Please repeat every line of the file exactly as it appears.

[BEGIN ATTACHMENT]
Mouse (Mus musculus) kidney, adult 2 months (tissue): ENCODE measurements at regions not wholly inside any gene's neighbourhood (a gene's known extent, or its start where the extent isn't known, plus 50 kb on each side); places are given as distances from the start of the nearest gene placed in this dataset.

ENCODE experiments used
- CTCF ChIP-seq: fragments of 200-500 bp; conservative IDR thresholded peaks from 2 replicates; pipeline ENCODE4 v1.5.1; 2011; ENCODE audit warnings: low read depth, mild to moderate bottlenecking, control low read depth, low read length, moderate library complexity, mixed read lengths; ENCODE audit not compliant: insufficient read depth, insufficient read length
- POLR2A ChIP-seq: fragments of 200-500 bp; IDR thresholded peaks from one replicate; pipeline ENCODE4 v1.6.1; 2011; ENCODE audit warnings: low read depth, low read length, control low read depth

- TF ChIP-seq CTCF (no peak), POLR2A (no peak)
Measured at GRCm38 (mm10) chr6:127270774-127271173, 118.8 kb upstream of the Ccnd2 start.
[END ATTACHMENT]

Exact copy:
Mouse (Mus musculus) kidney, adult 2 months (tissue): ENCODE measurements at regions not wholly inside any gene's neighbourhood (a gene's known extent, or its start where the extent isn't known, plus 50 kb on each side); places are given as distances from the start of the nearest gene placed in this dataset.

ENCODE experiments used
- CTCF ChIP-seq: fragments of 200-500 bp; conservative IDR thresholded peaks from 2 replicates; pipeline ENCODE4 v1.5.1; 2011; ENCODE audit warnings: low read depth, mild to moderate bottlenecking, control low read depth, low read length, moderate library complexity, mixed read lengths; ENCODE audit not compliant: insufficient read depth, insufficient read length
- POLR2A ChIP-seq: fragments of 200-500 bp; IDR thresholded peaks from one replicate; pipeline ENCODE4 v1.6.1; 2011; ENCODE audit warnings: low read depth, low read length, control low read depth

- TF ChIP-seq CTCF (no peak), POLR2A (no peak)
Measured at GRCm38 (mm10) chr6:127270774-127271173, 118.8 kb upstream of the Ccnd2 start.